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The use of medicinal plant products to treat various ailments is a common practice in many developing countries. However, a lack of information on the adverse effects of these plants raises questions on their safety and possible adverse side effects. This study was undertaken to evaluate the potential toxic effects of fenugreek seeds on pregnant mice and foetal development. Lyophilized aqueous extract from fenugreek seeds (LAE-FS) was administered to mated female mice during the entire period of pregnancy, at doses of 500 and 1000 mg/kg/day. Females were examined for standard parameters of reproductive performance. Foetuses were weighed and examined for externally visible malformations. In pregnant females, there were no obvious symptoms of toxicity, LAE-FS-related deaths or macroscopic abnormalities. Developmental toxicity in offspring included an increase in the foetal death rate, a decrease in the litter size, and a reduction in the foetal body weight. In addition there was an increase in the incidence of morphological abnormalities. Based on these results, it was concluded that fenugreek seeds extract may have deleterious toxic effects on reproductive performance and potential teratogenic effects in foetuses.
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This study deals with the pharmacokinetic interaction of selected anti-TB drugs with a natural product (CC-1a) derived from caraway (Carum carvi, L.) seed. CC-1a, chemically standardized butanolic fraction, enhanced the plasma levels of rifampicin, pyrazinamide, and isoniazid in Wistar rat, resulting in increased bioavailability indices (C(max) and AUC) of the drugs. Moreover, a 40% reduced dose regimen of these drugs, which additionally contained CC-1a, was equivalent in terms of C(max) and AUC to a normal dose regimen. A permeation-enhancing property of CC-1a across small intestinal absorptive surface was found to be a contributing factor in its bioavailability enhancing profile.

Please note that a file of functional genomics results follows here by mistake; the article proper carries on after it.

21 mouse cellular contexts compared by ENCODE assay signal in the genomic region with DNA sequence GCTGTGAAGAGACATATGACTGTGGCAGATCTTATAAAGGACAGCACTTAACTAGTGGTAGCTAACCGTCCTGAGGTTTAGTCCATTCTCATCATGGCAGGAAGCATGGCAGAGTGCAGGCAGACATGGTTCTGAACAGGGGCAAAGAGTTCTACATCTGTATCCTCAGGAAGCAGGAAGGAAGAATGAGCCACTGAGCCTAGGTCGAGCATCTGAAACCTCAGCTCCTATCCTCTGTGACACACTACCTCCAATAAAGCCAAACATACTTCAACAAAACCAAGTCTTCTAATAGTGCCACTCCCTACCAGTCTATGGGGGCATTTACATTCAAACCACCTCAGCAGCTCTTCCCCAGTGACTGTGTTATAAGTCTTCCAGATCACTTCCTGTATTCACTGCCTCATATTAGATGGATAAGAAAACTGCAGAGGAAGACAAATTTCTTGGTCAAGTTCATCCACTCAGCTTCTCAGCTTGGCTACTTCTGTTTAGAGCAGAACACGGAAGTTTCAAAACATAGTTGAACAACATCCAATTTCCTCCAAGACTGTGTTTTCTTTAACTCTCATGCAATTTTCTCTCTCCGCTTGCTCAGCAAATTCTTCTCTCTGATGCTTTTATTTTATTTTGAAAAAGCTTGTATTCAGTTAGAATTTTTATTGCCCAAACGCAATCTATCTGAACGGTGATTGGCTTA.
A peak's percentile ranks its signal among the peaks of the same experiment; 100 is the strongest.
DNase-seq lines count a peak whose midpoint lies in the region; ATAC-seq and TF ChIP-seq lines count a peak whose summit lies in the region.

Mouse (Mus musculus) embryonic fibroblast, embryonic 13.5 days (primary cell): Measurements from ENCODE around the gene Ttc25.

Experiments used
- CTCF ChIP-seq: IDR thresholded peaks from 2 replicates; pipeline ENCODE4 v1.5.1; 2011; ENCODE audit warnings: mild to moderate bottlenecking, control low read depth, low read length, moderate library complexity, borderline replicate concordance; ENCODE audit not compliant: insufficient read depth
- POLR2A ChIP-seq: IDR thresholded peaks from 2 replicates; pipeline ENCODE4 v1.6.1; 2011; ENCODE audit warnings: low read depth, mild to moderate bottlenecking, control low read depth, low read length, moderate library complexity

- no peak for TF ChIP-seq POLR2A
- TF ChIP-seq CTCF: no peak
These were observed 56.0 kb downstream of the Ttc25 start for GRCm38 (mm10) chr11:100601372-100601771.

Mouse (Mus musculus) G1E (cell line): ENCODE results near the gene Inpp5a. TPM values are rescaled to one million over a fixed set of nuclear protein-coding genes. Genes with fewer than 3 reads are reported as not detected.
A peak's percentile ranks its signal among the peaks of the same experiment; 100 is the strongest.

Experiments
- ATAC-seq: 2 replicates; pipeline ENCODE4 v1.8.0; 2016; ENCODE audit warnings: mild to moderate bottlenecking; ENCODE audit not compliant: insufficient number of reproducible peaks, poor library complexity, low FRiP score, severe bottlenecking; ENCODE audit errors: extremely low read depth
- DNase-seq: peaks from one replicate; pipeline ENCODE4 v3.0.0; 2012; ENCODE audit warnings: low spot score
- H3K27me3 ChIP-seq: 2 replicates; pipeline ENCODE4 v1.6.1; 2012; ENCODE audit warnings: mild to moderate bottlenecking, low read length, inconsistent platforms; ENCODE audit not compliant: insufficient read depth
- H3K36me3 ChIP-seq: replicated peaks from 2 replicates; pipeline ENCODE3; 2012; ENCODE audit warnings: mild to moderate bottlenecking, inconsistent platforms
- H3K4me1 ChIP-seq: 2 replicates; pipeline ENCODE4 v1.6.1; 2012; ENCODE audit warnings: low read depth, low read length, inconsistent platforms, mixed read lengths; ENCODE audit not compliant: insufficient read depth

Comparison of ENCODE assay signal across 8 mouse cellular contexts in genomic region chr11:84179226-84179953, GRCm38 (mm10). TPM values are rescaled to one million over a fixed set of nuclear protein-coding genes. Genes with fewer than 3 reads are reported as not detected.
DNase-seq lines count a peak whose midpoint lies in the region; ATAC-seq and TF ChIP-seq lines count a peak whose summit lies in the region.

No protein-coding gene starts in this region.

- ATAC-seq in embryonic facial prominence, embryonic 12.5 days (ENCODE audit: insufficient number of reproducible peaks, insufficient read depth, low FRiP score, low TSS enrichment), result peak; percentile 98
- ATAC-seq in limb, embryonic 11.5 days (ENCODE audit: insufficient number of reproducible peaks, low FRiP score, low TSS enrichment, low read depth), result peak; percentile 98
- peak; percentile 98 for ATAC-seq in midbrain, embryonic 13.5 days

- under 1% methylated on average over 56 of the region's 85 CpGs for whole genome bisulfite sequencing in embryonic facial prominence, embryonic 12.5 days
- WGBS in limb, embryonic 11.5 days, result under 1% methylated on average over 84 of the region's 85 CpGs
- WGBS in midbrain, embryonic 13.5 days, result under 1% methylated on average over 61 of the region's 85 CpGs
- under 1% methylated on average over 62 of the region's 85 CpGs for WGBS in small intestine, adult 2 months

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This study was conducted to evaluate the effect of fenugreek feeding on milk production in lactating goats. Twelve lactating local Saudi goats from the Zumri breed in early lactation were divided into two groups depending on lactation week and parity. Six goats were fed with 60 g day<sup>-1</SUP> of fenugreek seeds powder for seven weeks while the other six goats served as controls. Milk yield was recorded daily and blood samples were collected twice a week. Also, blood samples were taken every 15 min for 6 h during fenugreek treatment. Milk yield was found to be significantly higher (p<0.05) in the treated group (1236±38 vs. 1093±43 mL day<sup>-1</SUP>). Fenugreek fed goats exhibited significantly lower plasma levels of glucose (p<0.05) and urea (p<0.01) compared to control  group.  Mean  plasma  levels   of  growth  hormone  during  six  hours bleeding were significantly higher (p<0.05) in the fenugreek treated goats compared to control (0.27±0.09 and 0.21±0.02 ng mL<sup>-1</SUP>, respectively). It could be concluded that Fenugreek feeding increased milk production in goats and this effect might be mediated via growth hormone stimulation.